Well, I have to say, it has been a hot week here, even in our shady hollow. With temperatures over 90 each day by Wednesday the air was so thick, even the evening brought no relief. Andy and George gave in and headed for the air conditioning of Wal Mart. Watching the Weather Channel they noted it was 97 degrees after dark! We can’t help but give ourselves pats on the back when we realize we are out working in temperatures that discourage most folks from even leaving their homes. We are either super tough or crazy or both. Thankfully the wind blew yesterday and lowered the humidity, so we all slept well and were ready for an overcast Friday morning to start the harvest. It is Friday mid morning now and the farm is a buzz with activity. With Kate’s departure last weekend, we are a small but hearty group left on the farm: Andy, George and the Hill and Hollow family. With less hands, we began the harvest in earnest yesterday collecting hundreds of cucumbers and tomatoes. Louise joined in this morning with her specialty: flower cutting and arranging. Paul actually loves to do the flower harvest, but the MUST DO vegetable harvest always leaves him scrambling through the zinnias and sunflowers at 3 am. With his mom’s expert hands, we are assured to arrive at market with delightful bouquets to gaze upon (and hopefully sell, the flower money covers our weekly incidentals, so the more we sell the better the week will be!)
It has been a funny week on the farm, Paul, Andy and George spent the day off the farm on Tuesday. A day away speeds up the week, for better or worse, and we have been slightly off schedule ever since. They went to resurrect an old outhouse on a nearby farm. Years ago Paul worked regularly for the owner of the farm and it was there our life as shepherds began. In exchange for a fencing job, we opted for a barter instead of cash payment and secured 5 sheep, some of whom are still the heart of our flock today. Over the next years Paul ticked away the work hours we owed in trade for those lovely ewes and finally the deal is complete. Currently, we have a beautiful flock of about 20 ewes with their numbers swelling to near 50 this time of year with replacement ewe lambs and fattening ram lambs all grazing the green summer pastures. Ours are Jacob’s sheep, a heritage breed whose wool is prized by hand spinners. Their brown, white, spotted and lilac coats make for a colorful visage out in the green fields and the yarn and fleeces we have processed is a sight to behold. This breed also makes for tasty meat, the lamb we have raised has been some of the best around. Well, William wakes, I am distracted by his cute cooing. Sasha is nagging me to help him mow one of Rosie’s paddocks, Madeline needs help knitting (I really am not even good enough to teach her, but I am trying!), so I guess it is time to leave the keyboard. I know you will all enjoy the week of tomato and cucumber bounty as much as I do. Nothing better than a fresh summer salad on these hot August days. Wonderful.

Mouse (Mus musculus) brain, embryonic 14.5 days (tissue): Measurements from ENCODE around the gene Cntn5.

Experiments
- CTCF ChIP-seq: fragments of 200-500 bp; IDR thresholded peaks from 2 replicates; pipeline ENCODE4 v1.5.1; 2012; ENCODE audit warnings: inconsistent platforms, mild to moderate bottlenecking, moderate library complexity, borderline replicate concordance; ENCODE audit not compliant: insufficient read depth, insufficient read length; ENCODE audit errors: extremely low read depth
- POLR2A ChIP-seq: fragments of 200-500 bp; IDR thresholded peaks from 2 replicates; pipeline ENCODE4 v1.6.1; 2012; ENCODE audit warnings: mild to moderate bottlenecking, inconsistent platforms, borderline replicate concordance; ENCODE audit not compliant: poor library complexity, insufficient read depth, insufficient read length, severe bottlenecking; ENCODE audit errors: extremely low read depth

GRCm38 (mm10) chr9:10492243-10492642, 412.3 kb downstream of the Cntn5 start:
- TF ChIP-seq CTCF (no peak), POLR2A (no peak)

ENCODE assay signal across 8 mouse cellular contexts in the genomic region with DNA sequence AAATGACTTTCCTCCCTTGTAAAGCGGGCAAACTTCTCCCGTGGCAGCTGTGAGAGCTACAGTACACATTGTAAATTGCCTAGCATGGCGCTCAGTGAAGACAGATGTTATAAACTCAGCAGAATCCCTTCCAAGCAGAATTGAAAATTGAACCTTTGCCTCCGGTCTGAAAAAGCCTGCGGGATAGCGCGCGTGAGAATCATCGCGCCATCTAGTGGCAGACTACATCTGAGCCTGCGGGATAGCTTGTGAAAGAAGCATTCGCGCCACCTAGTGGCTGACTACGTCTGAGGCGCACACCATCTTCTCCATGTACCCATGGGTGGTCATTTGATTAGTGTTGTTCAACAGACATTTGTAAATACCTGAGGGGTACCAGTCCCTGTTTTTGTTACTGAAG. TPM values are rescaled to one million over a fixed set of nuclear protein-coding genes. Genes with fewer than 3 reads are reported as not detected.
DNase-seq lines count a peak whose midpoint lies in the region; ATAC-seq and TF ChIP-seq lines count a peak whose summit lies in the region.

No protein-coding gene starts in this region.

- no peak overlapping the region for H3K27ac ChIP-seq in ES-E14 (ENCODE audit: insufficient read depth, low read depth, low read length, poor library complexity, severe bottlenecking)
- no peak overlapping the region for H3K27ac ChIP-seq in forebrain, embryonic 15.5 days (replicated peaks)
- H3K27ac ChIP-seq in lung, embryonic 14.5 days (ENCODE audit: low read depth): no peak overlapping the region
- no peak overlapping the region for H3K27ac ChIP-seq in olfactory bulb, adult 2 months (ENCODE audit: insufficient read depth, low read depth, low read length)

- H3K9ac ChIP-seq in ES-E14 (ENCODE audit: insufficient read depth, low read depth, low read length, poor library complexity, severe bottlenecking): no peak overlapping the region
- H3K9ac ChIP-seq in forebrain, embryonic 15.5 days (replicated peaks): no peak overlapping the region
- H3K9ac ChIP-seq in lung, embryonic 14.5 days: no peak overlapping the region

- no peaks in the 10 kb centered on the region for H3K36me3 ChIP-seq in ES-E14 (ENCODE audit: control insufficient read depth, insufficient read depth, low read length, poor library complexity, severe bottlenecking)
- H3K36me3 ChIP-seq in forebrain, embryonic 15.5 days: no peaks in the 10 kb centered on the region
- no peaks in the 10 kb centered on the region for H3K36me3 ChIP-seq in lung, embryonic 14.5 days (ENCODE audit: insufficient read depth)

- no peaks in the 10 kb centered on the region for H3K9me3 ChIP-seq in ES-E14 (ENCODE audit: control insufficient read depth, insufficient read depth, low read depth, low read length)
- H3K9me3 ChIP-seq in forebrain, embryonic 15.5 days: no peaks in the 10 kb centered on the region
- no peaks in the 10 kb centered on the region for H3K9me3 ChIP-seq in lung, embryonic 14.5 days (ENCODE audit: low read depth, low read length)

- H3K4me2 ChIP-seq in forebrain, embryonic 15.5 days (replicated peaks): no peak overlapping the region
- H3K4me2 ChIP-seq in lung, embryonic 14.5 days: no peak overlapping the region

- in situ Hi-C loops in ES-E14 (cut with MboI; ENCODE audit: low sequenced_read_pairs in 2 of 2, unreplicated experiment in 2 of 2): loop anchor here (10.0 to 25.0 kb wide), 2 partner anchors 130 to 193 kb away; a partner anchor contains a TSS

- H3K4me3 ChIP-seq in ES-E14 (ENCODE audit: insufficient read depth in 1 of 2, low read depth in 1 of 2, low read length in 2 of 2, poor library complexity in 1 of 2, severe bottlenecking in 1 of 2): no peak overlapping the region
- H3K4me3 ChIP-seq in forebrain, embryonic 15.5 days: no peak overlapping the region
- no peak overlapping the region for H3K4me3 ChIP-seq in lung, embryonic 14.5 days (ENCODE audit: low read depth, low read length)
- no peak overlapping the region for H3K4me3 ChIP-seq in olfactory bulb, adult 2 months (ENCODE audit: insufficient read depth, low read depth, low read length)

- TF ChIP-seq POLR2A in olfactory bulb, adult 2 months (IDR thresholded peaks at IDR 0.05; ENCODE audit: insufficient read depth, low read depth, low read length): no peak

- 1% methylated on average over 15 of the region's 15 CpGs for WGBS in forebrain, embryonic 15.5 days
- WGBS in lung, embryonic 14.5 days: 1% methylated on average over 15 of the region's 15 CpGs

In your basket:
Robin’s Favorite Summer Food
I can eat this everyday all summer long, it is the only thing that prevents me from missing lettuce in these dog days of summer
2-3 tomatoes, cut into nice bit size chunks
2-3 cucumbers, peeled and chunked
1 onion, thinly sliced
1 clove garlic, pressed
a handful of basil leaves, chopped
fresh feta cheese (the more the merrier)
olive oil and light vinegar ( I have been using either white, or ume plum lately)
Salt and freshly ground pepper
Combine all ingredients and serve with a slice of hearty sourdough bread. This is the most flexible recipe, add more of anything to taste.